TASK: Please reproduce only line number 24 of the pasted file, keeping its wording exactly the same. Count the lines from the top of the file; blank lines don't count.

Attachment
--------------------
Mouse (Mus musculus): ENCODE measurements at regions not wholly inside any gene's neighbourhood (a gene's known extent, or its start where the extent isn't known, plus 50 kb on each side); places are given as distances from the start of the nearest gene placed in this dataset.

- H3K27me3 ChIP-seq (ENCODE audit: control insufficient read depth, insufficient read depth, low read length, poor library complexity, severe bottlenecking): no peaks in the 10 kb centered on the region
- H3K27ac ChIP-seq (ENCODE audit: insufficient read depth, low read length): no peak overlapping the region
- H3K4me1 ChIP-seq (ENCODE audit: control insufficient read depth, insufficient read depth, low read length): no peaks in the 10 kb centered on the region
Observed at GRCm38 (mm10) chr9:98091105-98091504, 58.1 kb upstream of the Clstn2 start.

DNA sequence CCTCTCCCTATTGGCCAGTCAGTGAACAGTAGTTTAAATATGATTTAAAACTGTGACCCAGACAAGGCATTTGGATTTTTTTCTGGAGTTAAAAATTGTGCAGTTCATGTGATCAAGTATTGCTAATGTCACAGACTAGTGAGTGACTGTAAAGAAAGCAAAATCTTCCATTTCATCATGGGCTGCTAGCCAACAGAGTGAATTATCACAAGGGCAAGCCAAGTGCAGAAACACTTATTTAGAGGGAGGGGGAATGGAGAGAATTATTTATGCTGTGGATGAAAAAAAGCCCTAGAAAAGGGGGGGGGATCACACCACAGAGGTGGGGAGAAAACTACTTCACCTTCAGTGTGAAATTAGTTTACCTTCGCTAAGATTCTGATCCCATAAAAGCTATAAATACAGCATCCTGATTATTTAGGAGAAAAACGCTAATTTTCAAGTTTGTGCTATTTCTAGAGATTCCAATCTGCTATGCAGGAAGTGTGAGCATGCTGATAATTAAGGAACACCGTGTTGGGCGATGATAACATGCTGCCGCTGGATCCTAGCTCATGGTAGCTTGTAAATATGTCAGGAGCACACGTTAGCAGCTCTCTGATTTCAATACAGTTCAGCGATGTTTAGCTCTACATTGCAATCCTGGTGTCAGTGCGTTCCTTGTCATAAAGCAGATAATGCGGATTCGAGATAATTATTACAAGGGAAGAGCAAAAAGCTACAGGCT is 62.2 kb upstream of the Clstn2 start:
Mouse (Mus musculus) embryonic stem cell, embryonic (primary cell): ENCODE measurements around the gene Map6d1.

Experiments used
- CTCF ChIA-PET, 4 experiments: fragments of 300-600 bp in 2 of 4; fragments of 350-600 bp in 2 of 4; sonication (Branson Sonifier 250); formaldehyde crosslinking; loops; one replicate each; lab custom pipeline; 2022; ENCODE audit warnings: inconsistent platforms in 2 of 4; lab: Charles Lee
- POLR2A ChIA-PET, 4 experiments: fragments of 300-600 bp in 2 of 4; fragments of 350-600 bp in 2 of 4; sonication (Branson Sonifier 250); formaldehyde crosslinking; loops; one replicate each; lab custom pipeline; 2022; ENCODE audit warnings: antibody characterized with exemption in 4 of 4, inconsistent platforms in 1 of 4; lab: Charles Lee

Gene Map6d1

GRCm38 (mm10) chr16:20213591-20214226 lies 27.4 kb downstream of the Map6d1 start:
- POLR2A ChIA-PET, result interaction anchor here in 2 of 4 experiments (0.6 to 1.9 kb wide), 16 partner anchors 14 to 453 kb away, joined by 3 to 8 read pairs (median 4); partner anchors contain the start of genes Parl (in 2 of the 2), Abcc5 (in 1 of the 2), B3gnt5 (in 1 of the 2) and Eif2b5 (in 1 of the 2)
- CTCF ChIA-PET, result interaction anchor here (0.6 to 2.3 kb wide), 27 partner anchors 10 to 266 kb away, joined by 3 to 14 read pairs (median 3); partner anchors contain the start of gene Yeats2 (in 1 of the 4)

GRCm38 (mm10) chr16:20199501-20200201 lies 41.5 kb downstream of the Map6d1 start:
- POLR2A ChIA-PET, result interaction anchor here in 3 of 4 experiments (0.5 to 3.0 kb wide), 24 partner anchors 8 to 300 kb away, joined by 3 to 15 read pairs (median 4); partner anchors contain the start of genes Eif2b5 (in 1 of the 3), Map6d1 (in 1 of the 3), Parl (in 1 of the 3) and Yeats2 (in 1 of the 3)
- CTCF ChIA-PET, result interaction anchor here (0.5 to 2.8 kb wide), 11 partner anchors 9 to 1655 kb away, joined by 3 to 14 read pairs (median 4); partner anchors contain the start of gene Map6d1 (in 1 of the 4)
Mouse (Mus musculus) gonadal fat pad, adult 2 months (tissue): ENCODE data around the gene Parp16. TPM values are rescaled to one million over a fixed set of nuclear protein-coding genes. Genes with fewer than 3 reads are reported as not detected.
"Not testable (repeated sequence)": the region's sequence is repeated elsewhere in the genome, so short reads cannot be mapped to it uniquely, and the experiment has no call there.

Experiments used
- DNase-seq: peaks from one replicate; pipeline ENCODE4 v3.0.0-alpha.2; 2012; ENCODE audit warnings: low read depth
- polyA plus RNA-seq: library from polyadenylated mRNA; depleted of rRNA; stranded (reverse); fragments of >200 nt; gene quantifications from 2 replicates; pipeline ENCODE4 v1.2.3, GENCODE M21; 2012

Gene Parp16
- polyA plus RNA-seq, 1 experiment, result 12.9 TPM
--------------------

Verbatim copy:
- polyA plus RNA-seq, 1 experiment, result 12.9 TPM